A LEAPS put option, purchased at an exercise price that is the same as the underlying stock owned, guarantees against loss in value during the option period. The cost of a LEAPS put option, expressed as a percentage of the price of the underlying stock, is the cost of price protection against the loss of value of the stock during the holding period.3 The risk of loss of value over time is a major portion of the DLOM in a privately held stock.
How to Use LEAPS
So let's assume you have a client who wants to gift a 5 percent interest in a major brand automobile dealership, “Clunker Motors” on Sept. 30, 2008. An appraiser can use LEAPS to determine a minimum DLOM in the valuation of your client's 5 percent interest in Clunker Motors. As of Sept. 30, 2008, three public companies whose business was selling automobiles had LEAPS put options on their stock. (See “How to Use LEAPS,” this page.)
If we further assume that your client's 5 percent interest being gifted has an anticipated holding period of at least 27 months, we can look on the exchange at the discounts for the LEAPS put options of the three public companies and see that at 27 1/2 months, two of the companies have discounts for their put options of over 50 percent. Thus, it's easy for an appraiser to prove a minimum DLOM of 50 percent or more for your client's interest.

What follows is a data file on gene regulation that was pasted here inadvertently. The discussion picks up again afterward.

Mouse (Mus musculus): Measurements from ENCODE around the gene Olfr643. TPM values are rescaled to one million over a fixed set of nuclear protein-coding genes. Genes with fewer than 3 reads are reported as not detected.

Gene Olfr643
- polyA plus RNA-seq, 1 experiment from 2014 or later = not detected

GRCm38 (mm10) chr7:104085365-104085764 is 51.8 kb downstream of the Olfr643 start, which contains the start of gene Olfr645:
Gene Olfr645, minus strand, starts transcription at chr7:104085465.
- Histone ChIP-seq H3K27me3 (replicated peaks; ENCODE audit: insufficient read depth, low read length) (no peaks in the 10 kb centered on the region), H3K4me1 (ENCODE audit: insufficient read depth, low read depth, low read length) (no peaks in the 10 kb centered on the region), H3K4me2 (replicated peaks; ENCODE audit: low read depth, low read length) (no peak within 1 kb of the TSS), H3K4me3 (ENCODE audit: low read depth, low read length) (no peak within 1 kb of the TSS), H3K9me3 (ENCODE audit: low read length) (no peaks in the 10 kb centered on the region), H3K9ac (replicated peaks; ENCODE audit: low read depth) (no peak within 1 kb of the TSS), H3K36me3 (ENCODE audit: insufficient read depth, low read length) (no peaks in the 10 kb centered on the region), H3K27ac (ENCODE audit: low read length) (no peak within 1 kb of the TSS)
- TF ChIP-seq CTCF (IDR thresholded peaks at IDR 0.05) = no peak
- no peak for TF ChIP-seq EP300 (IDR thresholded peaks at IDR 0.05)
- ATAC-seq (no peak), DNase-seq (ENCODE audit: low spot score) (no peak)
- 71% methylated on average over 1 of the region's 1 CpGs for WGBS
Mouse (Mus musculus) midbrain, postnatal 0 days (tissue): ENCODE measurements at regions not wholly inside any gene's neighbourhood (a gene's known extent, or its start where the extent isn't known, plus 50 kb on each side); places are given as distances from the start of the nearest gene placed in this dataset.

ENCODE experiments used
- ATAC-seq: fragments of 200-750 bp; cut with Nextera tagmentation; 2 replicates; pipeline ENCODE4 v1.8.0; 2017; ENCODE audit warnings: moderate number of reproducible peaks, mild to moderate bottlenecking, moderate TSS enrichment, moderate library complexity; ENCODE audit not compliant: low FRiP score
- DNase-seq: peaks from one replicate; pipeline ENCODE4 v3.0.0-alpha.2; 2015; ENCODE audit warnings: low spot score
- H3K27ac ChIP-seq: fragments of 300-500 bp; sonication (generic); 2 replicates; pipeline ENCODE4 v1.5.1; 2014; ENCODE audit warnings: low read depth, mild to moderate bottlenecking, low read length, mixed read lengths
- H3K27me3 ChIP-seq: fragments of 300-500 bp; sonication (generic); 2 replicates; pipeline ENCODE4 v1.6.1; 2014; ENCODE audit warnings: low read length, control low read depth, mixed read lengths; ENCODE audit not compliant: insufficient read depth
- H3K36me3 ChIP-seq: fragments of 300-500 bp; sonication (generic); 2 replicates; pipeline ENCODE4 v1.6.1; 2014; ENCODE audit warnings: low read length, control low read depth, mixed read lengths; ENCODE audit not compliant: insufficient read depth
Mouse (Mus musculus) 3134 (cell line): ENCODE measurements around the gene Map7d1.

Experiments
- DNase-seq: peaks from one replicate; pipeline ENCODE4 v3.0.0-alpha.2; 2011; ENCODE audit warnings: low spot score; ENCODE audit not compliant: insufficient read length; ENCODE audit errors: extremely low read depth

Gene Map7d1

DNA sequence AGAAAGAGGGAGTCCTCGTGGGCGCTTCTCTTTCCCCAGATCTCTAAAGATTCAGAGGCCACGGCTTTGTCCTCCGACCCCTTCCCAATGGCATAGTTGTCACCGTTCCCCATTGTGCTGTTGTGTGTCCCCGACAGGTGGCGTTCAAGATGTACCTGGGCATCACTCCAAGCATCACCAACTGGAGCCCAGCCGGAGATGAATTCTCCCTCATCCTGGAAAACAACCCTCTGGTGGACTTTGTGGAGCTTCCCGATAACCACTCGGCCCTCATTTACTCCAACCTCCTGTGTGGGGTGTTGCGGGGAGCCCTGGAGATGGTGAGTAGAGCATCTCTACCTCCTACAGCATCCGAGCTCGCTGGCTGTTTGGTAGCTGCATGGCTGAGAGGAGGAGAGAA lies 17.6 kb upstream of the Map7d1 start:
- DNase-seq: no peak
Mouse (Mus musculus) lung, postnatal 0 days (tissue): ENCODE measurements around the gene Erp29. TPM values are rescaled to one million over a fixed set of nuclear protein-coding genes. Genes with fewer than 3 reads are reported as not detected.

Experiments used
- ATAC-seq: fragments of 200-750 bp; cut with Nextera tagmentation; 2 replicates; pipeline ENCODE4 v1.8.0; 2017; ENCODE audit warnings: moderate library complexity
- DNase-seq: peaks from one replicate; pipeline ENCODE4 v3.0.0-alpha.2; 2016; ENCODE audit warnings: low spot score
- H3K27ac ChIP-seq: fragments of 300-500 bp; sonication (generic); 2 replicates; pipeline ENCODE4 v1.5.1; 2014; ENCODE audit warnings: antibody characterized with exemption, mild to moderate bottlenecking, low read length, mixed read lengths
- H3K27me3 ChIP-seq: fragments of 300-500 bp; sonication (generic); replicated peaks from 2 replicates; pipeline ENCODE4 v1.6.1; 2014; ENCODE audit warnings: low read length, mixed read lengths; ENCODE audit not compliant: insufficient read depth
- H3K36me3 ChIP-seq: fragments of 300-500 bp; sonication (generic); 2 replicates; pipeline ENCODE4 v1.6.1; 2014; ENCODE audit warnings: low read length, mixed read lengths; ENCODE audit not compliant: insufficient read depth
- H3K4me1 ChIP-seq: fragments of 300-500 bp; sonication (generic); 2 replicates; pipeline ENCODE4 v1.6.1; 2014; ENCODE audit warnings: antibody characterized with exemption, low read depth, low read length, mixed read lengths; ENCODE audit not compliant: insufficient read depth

Note also how a LEAPS analysis is valuation date-specific. Because every valuation is on a specific valuation date, the LEAPS approach takes into account specific market or industry conditions that may impact stock value. For example, in September 2008, the U.S. automobile industry was experiencing significant turmoil. Had an appraiser used a different approach to arrive at a DLOM — such as restricted stock studies — those studies would have been made years earlier under vastly different industry conditions. Thus, the use of a LEAPS approach captured the effects on value of the major economic turmoil at the time.
How DLOMs Behave
Over the past five years, I've done three studies on the entire universe of LEAPS offerings and have learned some important facts about the costs of price protection and DLOMs.4 One major fact is that discounts change over time, sometimes hourly or daily, in response to changes in the economy, the industry or a specific company. For example, think about the effect on the cost of long-term price protection (that is, the discount) for Starbuck's stock during the week that McDonald's announced its major marketing emphasis on specialty coffees. With thousands of their stores, McDonalds presented a major risk of unknown size to Starbuck's sales volumes. Such unknowns always affect the cost of long-term price protection of a stock.
A second major fact is that DLOMs increase as company size decreases, whether measured by total revenues or total assets. (See “Costs of Price Protection by Revenue,” this page.) If we look at the cost of price protection (the discounts) by revenue size at three different periods of time, we see two things. First, that medians change significantly over time, depending on the date we look at the LEAPS. Second, we see that discounts consistently increase as company revenue size decreases (reading down the columns).